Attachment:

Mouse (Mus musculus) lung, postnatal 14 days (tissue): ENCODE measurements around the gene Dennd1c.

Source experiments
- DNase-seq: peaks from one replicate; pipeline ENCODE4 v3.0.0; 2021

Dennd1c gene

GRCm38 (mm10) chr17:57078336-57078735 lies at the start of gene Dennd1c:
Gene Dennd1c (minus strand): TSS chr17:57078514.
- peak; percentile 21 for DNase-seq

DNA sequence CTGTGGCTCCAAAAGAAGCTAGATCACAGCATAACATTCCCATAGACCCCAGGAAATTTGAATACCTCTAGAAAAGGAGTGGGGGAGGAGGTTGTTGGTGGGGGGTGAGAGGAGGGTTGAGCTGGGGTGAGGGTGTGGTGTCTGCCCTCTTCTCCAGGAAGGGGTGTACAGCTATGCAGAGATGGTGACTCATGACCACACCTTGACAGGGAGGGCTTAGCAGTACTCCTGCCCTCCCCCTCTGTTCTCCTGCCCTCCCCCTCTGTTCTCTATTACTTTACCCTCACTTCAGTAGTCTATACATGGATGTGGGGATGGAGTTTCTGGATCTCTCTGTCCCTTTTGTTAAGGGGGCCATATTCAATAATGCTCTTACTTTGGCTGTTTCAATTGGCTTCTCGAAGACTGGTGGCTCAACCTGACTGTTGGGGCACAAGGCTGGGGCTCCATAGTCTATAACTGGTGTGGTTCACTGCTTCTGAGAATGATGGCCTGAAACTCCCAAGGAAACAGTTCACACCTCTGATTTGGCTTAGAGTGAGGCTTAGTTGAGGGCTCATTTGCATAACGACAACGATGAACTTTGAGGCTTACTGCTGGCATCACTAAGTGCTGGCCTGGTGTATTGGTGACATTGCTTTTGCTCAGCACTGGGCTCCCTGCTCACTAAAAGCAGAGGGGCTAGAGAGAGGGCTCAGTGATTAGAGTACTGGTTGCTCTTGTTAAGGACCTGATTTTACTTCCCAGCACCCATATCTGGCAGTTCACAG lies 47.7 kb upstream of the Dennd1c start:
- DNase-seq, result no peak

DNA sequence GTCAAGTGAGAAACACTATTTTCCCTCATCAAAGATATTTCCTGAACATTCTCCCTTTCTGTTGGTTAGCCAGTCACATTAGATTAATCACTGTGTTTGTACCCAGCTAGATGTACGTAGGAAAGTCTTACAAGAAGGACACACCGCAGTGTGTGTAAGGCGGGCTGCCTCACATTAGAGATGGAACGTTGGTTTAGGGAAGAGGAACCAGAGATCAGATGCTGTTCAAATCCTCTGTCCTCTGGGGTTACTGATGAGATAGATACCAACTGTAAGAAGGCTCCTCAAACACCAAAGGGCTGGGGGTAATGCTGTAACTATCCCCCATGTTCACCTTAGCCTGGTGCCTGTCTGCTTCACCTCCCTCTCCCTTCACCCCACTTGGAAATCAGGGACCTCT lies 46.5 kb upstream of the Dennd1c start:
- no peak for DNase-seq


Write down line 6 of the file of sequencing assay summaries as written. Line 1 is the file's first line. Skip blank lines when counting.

Gene Dennd1c (minus strand): TSS chr17:57078514.